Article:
Philip Hammond said “we are the party of the NHS” as he announced an extra £2bn for social care in this year’s Budget, promising the funding boost would help ease pressures faced by the health service.
Sidestepping calls from doctors, health bodies and Labour for an urgent cash injection directly into the NHS, the Chancellor said £325m of funding would be given to controversial sustainability and transformation plans (STPs).
STPs have been drawn up in 44 areas of England as a way of reforming services while saving money, but have proved unpopular in some regions because they will lead to the closure of some hospitals, A&E departments and other services.
Mr Hammond also said £100m would be given for triage in A&E departments to combat overcrowding, which the Government has claimed is due to patients attending hospital when they could be seen by a GP.
However campaigners have criticised the spending plans as “nowhere near enough” and accused the government of enabling further NHS privatisation by not giving the money directly to the health service.
Mark Porter, council chair of the British Medical Association, said the Budget “does nothing to address the gaping hole in NHS finances”.
“There is a £30bn gap to fill and we should be increasing the UK’s health spending by at least £10.3bn to match that of other leading European economies,” he said.
“The NHS and social care are at breaking point and have been failed by party politics for too long. We need politicians from all sides to come together to agree a long-term solution to the challenges facing health and social care.”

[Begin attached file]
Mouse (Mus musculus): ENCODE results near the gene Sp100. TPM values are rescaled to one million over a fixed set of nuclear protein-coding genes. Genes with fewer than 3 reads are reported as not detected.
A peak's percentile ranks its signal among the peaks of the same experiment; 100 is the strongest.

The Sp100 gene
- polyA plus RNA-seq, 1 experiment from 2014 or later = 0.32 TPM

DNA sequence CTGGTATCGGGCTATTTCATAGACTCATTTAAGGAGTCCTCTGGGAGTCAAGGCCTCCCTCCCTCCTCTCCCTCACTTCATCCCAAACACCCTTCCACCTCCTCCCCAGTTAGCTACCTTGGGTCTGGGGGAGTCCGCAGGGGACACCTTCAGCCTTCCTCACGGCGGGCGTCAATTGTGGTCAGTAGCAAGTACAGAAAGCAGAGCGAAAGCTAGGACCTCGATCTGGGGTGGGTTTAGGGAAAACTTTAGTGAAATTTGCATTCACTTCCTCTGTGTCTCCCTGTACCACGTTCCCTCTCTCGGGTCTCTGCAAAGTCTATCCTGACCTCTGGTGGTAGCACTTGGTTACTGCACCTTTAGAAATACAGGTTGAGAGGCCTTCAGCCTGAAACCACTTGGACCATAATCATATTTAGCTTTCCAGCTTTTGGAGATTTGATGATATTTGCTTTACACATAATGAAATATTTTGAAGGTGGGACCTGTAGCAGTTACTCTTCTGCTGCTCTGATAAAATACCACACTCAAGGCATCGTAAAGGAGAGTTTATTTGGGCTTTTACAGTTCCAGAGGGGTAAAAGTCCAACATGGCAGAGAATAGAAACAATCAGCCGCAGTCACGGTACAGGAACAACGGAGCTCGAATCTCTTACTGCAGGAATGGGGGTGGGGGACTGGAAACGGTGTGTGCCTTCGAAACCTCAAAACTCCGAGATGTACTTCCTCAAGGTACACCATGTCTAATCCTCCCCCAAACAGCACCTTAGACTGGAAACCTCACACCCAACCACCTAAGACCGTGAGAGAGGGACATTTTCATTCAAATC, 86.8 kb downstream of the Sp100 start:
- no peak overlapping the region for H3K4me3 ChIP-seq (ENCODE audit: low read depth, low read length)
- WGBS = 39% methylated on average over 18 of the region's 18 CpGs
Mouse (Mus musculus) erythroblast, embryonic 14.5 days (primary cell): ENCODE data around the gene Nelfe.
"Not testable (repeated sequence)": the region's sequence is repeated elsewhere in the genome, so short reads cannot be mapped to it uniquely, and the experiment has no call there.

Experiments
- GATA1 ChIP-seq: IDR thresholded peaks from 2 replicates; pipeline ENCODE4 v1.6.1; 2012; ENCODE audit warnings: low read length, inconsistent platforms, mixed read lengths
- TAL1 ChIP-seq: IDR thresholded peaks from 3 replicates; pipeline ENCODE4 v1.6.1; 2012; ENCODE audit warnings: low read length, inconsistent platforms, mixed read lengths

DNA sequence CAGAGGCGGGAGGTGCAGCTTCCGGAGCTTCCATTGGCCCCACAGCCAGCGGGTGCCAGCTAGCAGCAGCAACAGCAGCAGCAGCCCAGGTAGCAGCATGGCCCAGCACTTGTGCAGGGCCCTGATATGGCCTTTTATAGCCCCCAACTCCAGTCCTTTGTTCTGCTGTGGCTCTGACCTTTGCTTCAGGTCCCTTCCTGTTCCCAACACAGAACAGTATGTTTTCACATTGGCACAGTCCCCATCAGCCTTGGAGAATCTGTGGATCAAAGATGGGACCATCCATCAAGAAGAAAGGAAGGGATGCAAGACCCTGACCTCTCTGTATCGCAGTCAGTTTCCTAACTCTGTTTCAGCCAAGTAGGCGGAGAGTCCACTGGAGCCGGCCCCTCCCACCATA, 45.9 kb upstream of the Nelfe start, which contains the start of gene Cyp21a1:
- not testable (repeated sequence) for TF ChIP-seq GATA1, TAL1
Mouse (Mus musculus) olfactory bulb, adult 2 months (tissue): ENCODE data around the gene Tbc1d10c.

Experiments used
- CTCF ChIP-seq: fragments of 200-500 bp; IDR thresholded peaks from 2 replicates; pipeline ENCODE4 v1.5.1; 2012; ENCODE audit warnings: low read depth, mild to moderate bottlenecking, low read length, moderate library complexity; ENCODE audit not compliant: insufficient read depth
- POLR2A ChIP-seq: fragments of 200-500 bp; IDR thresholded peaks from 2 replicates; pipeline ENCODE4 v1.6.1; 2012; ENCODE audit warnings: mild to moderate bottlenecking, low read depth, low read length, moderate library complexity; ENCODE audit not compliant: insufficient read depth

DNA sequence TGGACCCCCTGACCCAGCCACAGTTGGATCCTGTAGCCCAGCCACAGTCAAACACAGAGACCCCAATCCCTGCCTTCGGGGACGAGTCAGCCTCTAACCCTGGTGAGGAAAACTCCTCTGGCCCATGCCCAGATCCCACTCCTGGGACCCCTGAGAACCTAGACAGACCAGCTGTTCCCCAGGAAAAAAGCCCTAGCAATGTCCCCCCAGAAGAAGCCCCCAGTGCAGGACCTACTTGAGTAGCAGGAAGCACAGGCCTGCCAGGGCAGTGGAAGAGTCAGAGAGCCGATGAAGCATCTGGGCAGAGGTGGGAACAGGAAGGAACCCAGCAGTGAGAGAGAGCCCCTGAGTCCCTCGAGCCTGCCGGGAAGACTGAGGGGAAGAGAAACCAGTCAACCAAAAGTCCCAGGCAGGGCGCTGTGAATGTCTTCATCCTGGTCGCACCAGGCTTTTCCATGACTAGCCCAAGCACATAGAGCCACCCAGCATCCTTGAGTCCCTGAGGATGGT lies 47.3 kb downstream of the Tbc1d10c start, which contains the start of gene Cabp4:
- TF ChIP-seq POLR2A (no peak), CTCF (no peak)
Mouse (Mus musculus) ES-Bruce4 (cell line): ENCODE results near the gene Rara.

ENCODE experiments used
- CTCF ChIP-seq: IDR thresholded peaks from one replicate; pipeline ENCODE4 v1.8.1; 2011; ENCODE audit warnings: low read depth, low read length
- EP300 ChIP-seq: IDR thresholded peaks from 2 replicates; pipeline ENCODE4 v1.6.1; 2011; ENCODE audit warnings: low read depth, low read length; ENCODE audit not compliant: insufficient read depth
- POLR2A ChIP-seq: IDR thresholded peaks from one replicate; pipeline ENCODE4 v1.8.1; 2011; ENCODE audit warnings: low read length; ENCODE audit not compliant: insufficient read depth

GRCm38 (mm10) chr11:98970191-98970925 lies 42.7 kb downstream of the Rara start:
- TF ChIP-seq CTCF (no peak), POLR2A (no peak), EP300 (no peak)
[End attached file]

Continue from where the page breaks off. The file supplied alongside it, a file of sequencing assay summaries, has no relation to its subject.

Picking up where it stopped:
And Alan Taman of Keep Our NHS Public and Doctors for the NHS said: “Two billion quid for social care sounds a fortune but it is on a par with starving someone for a month then offering them a bowl of cornflakes above what you’ve been giving them. Not enough. Nowhere near enough.”
“Handing the money to any third party and not directly to the NHS or local authorities would be yet another slipshod extension of handing this governments’ deep-pocketed mates another slice of the dwindling cake – at everyone else’s expense,” he added.
The extra £2bn for social care will be implemented over three years to help ease intense pressures caused by an ageing population combined with bed and staff shortages.
The money, with £1bn promised in 2017/18, follows intense pressure from MPs and councils, but falls short of the levels of funding demanded by some campaigners.
Healthcare policy charity The King’s Fund called the additional money for social care “will provide some short-term relief for older and disabled people, families and carers who are being let down by the current system”.
“Our recent report highlighted lack of capital funding as a significant barrier to the success of STPs so on the face of it the decision to make money available to invest in the most promising plans is a step in the right direction,” said the charity's chief executive Jack Graves.
Everyone the Government blames for the NHS crisis – except themselves
Everyone the Government blames for the NHS crisis – except themselves
1/6 The elderly
“We acknowledge that there are pressures on the health service, there are always extra pressures on the NHS in the winter, but we have the added pressures of the ageing population and the growing complex needs of the population,” Theresa May has said. Waits of over 12 hours in A&E among elderly people have more than doubled in two years, according to figures from NHS Digital.
2/6 Patients going to A&E instead of seeing their GPs
Jeremy Hunt has called for a “honest discussion with the public about the purpose of A&E departments”, saying that around a third of A&E patients were in hospital unnecessarily. Mr Hunt told Radio 4’s Today programme the NHS now had more doctors, nurses and funding than ever, but explained what he called “very serious problems at some hospitals” by suggesting pressures were increasing in part because people are going to A&Es when they should not. He urged patients to visit their GP for non-emergency illnesses, outlined plans to release time for family doctors to support urgent care work, and said the NHS will soon be able to deliver seven-day access to a GP from 8am to 8pm. But doctors struggling amid a GP recruitment crisis said Mr Hunt’s plans were unrealistic and demanded the Government commit to investing in all areas of the overstretched health service.